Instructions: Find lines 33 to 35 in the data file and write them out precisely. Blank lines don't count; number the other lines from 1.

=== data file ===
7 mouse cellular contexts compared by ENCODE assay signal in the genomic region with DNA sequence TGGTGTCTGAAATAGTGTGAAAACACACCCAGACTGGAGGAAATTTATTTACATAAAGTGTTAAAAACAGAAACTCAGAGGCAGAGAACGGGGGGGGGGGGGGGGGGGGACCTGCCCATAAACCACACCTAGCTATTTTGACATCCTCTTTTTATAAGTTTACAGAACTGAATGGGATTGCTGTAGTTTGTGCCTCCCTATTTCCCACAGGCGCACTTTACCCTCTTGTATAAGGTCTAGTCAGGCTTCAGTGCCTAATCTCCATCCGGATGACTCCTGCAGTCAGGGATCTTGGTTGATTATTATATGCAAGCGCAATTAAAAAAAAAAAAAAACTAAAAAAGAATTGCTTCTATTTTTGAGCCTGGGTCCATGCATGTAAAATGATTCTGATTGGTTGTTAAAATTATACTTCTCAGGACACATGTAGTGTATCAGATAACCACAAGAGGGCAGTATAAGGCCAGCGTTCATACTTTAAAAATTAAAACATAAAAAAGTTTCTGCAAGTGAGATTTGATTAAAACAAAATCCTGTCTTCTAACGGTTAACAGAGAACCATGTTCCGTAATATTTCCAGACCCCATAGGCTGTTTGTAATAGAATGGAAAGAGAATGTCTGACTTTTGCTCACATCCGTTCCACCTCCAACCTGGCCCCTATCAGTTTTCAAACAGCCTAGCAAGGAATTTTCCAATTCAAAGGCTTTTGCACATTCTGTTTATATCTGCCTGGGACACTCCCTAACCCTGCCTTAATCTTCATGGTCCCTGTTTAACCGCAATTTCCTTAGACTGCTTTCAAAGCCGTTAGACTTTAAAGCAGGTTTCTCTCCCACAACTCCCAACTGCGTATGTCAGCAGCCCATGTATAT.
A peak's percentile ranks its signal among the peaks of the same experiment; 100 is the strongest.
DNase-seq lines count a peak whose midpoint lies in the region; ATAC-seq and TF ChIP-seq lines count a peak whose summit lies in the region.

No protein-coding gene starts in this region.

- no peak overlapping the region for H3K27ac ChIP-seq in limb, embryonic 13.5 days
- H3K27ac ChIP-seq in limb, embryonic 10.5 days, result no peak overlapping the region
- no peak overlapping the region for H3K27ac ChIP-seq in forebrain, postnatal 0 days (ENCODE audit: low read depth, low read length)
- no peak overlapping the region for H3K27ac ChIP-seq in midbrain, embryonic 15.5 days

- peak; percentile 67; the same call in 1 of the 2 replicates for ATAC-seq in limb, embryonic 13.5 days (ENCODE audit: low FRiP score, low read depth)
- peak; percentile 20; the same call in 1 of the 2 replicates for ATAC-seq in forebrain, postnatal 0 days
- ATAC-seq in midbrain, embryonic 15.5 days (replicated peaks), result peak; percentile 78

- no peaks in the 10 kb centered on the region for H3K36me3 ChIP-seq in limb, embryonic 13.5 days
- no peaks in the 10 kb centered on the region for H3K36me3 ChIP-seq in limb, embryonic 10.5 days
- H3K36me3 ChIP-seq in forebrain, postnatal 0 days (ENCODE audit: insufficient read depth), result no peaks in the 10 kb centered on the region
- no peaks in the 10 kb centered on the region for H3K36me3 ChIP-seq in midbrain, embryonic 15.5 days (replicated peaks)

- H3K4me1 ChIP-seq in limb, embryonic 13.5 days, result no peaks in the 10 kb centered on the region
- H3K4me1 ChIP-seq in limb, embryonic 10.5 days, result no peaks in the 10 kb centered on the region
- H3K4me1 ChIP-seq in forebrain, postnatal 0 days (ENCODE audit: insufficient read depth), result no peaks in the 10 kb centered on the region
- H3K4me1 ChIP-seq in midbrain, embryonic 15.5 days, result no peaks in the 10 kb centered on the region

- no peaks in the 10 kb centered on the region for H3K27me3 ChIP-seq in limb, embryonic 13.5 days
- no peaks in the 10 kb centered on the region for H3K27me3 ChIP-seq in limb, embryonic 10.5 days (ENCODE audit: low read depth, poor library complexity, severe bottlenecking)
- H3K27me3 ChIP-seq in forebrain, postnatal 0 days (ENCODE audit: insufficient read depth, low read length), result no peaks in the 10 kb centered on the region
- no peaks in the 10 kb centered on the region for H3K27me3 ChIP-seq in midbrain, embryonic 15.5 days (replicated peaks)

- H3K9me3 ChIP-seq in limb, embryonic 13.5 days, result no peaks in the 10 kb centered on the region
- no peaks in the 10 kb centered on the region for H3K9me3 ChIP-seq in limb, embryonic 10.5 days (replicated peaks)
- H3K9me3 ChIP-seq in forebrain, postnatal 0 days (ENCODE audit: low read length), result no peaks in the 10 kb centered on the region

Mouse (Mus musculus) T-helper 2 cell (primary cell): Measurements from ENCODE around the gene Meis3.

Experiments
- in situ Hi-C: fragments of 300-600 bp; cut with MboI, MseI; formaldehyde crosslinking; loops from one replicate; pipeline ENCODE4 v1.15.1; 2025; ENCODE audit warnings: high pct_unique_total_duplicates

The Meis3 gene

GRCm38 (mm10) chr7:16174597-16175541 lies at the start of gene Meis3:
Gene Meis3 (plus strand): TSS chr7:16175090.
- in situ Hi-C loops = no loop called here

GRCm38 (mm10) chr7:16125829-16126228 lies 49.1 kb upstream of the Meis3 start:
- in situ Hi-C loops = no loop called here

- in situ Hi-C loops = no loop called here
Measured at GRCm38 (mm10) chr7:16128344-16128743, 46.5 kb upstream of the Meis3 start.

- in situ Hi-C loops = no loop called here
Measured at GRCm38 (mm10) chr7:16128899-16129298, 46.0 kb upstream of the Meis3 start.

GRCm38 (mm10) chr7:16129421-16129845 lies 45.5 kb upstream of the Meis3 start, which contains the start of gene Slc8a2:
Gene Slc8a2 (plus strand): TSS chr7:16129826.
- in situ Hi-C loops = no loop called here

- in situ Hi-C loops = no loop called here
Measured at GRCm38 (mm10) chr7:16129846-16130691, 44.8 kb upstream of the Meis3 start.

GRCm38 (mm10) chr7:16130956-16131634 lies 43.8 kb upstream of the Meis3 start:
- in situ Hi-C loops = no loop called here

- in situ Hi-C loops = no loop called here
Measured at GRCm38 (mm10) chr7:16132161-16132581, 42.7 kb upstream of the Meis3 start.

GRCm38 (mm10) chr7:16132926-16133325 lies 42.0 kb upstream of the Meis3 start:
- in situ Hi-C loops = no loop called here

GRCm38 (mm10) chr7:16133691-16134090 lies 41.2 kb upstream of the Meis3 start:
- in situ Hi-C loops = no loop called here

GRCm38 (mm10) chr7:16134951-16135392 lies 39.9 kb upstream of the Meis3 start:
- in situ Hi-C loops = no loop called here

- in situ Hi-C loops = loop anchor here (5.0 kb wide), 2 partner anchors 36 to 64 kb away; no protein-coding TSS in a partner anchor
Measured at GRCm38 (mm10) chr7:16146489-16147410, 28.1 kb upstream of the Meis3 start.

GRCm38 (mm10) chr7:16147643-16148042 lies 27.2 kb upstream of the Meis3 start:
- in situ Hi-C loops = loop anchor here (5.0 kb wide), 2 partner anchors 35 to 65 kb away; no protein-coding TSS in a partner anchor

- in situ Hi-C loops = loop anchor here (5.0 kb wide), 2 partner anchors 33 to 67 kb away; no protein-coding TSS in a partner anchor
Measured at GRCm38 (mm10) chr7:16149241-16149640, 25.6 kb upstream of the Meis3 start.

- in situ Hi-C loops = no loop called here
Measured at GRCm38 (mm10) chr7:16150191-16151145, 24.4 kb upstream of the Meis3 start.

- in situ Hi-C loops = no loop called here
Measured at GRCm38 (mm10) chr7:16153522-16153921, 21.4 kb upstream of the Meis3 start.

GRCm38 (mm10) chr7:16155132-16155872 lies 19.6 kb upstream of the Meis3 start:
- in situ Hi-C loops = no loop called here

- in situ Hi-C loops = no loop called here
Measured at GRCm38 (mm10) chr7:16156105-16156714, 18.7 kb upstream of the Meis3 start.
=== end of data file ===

- in situ Hi-C loops = no loop called here

GRCm38 (mm10) chr7:16125829-16126228 lies 49.1 kb upstream of the Meis3 start:
- in situ Hi-C loops = no loop called here